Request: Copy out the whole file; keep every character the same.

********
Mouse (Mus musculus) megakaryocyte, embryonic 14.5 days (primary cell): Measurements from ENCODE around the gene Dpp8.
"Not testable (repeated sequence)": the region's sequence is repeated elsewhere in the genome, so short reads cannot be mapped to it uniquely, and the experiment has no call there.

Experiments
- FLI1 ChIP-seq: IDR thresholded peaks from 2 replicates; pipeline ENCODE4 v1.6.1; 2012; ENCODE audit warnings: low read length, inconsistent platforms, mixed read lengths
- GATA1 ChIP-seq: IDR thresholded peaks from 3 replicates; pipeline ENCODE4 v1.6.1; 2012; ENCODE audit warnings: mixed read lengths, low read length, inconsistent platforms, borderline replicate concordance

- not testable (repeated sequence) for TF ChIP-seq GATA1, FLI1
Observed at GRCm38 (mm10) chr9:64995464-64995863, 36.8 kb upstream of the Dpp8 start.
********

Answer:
Mouse (Mus musculus) megakaryocyte, embryonic 14.5 days (primary cell): Measurements from ENCODE around the gene Dpp8.
"Not testable (repeated sequence)": the region's sequence is repeated elsewhere in the genome, so short reads cannot be mapped to it uniquely, and the experiment has no call there.

Experiments
- FLI1 ChIP-seq: IDR thresholded peaks from 2 replicates; pipeline ENCODE4 v1.6.1; 2012; ENCODE audit warnings: low read length, inconsistent platforms, mixed read lengths
- GATA1 ChIP-seq: IDR thresholded peaks from 3 replicates; pipeline ENCODE4 v1.6.1; 2012; ENCODE audit warnings: mixed read lengths, low read length, inconsistent platforms, borderline replicate concordance

- not testable (repeated sequence) for TF ChIP-seq GATA1, FLI1
Observed at GRCm38 (mm10) chr9:64995464-64995863, 36.8 kb upstream of the Dpp8 start.